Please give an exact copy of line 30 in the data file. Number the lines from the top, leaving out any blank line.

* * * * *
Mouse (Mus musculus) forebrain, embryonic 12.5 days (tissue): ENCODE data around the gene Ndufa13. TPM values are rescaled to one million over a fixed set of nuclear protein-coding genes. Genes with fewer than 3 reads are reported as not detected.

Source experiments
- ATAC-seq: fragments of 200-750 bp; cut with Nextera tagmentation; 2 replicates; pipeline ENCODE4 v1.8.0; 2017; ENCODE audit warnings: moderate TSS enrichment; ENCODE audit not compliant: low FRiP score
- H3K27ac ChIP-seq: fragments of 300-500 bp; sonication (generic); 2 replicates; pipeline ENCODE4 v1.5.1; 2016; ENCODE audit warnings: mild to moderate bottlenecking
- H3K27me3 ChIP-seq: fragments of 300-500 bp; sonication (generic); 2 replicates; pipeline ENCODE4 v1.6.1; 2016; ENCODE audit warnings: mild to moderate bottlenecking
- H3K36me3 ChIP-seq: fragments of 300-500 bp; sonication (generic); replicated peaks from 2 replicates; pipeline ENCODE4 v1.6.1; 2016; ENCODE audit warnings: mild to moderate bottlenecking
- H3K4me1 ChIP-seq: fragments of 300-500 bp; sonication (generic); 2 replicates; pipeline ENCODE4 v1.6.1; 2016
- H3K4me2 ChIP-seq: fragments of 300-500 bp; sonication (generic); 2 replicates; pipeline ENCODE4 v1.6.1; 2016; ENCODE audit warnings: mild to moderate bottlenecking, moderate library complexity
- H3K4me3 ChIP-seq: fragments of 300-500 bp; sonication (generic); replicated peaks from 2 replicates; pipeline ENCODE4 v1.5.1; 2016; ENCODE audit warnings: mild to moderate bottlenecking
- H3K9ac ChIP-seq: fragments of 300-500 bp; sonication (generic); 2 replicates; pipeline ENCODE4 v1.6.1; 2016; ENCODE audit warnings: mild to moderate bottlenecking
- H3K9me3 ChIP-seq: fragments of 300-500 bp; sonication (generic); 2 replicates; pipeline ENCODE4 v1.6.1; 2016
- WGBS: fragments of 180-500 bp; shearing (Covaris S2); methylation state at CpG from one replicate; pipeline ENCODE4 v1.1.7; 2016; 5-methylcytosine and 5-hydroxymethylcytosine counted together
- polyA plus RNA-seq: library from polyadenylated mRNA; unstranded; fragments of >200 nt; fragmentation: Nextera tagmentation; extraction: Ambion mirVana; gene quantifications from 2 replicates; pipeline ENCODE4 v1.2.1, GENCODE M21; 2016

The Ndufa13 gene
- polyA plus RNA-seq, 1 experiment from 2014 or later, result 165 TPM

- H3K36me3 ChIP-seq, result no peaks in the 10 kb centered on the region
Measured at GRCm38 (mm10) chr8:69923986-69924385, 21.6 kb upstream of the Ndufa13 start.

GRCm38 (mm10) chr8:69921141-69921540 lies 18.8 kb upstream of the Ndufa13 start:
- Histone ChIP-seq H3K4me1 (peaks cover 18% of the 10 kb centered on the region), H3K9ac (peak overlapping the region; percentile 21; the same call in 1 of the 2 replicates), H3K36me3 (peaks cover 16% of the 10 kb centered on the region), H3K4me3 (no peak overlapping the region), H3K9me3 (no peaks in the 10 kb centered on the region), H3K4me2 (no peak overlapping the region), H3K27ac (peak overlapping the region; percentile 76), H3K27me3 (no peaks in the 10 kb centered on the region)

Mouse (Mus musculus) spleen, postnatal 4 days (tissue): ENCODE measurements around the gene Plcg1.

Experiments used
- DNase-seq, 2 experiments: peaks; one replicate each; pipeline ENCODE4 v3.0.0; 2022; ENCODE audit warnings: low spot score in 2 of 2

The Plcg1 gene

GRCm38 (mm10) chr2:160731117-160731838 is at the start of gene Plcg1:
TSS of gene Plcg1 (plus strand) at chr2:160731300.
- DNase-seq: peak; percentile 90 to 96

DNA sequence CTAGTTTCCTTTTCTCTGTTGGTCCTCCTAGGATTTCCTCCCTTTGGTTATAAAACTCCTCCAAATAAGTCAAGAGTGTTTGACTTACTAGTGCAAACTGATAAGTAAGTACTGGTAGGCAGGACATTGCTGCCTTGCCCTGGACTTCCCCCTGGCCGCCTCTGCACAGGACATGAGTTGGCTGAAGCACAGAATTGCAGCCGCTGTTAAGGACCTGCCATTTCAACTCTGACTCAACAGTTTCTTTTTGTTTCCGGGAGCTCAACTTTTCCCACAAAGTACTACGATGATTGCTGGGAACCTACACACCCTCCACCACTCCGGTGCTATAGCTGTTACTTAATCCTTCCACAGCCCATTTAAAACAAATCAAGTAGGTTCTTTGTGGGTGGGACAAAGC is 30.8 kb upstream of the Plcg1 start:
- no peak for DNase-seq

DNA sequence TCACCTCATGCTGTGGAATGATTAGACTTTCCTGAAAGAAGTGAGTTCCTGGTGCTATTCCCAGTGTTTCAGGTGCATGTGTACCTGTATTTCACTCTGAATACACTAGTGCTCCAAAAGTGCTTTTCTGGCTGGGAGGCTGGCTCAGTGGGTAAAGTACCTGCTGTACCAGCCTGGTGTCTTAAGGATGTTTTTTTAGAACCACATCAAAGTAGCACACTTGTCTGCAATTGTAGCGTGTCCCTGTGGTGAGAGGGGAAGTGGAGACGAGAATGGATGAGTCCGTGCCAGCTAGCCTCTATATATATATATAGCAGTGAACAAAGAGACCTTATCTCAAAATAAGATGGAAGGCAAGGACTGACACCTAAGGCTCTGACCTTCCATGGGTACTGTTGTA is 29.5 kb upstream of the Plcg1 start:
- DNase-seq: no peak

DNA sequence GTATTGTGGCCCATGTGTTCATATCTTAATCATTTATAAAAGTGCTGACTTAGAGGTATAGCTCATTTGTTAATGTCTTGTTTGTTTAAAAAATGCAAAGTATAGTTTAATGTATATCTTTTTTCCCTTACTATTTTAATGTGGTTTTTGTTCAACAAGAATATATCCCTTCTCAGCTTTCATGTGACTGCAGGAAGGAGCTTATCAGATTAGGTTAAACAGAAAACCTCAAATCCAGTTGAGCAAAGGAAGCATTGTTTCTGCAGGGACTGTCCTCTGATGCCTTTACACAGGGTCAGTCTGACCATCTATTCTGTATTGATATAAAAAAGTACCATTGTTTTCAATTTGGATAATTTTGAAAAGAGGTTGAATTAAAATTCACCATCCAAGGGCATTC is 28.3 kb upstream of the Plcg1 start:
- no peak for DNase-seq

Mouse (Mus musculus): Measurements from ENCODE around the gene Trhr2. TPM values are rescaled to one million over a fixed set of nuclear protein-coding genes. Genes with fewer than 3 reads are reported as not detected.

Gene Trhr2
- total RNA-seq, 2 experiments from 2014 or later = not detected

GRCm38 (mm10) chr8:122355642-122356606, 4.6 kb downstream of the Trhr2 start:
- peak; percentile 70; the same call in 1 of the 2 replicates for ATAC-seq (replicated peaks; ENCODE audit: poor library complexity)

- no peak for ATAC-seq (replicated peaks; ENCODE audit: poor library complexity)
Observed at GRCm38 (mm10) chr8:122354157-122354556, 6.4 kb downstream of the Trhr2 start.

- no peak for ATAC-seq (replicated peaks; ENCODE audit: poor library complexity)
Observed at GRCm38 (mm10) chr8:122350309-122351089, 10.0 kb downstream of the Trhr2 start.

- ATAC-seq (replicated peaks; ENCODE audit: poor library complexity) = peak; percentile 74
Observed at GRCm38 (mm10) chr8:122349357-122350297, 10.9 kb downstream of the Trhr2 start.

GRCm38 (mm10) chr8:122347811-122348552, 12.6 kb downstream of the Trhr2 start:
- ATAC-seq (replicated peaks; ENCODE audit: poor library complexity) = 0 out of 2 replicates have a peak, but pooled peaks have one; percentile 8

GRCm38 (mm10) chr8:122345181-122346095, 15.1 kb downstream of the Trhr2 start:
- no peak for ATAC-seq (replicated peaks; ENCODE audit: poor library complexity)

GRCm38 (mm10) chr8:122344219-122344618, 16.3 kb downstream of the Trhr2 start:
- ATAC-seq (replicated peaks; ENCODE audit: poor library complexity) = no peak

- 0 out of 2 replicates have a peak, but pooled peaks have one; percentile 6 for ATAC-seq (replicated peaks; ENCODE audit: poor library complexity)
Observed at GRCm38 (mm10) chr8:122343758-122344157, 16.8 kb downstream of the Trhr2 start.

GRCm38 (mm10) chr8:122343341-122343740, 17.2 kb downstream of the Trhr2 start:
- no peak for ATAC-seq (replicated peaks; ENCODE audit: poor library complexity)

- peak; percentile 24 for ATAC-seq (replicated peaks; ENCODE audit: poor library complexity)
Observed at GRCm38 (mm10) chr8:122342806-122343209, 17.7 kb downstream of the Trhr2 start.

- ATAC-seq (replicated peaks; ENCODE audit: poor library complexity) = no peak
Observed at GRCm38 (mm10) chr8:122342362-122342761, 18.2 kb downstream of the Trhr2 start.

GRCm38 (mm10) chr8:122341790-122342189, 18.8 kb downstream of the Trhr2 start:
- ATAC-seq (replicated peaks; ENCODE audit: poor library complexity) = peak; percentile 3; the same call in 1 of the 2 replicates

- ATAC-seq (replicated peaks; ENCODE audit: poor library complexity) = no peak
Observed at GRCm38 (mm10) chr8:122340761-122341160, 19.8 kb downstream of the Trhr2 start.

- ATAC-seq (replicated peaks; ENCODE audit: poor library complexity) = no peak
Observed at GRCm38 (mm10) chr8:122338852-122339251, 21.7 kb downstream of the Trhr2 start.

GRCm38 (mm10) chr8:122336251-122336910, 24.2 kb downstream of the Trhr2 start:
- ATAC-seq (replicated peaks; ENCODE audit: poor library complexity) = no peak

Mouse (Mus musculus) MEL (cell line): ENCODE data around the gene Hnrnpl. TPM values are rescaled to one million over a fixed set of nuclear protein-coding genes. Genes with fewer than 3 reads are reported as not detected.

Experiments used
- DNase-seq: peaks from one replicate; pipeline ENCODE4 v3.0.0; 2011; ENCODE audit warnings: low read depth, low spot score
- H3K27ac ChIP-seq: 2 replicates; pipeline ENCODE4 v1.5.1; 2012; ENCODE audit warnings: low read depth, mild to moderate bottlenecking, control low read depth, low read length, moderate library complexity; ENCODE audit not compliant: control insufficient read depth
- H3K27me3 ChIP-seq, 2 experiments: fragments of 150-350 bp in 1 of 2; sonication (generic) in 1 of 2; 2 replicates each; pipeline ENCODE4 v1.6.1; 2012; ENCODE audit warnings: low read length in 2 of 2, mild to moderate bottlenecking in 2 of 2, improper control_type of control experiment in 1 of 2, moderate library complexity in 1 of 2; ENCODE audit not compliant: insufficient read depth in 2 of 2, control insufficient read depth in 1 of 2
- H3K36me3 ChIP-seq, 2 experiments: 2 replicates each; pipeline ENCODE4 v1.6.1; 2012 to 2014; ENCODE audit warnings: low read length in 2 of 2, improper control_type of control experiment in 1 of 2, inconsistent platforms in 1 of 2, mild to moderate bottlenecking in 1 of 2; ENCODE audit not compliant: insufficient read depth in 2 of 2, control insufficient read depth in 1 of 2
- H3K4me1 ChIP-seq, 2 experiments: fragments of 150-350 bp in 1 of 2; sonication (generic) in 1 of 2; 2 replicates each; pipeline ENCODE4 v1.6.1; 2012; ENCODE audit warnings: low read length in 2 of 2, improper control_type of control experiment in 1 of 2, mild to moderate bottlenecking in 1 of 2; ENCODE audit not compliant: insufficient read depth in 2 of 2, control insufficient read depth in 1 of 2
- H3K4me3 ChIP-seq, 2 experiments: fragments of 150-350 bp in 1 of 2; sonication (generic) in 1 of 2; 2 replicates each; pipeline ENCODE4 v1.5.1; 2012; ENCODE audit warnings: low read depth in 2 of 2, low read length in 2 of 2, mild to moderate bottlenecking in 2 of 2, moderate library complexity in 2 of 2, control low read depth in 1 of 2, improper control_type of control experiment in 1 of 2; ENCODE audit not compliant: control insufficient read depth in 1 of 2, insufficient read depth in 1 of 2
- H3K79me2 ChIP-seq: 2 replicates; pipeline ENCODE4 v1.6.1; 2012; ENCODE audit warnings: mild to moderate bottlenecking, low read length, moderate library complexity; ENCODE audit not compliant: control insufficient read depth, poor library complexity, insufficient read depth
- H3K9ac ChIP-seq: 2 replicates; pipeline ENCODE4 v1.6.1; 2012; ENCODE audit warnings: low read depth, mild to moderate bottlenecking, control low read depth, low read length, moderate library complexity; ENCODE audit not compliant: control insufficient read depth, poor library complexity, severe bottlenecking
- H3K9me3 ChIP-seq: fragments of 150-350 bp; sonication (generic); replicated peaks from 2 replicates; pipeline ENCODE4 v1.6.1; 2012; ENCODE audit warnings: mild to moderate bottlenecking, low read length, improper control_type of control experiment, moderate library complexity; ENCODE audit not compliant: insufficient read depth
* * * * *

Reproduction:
- DNase-seq: no peak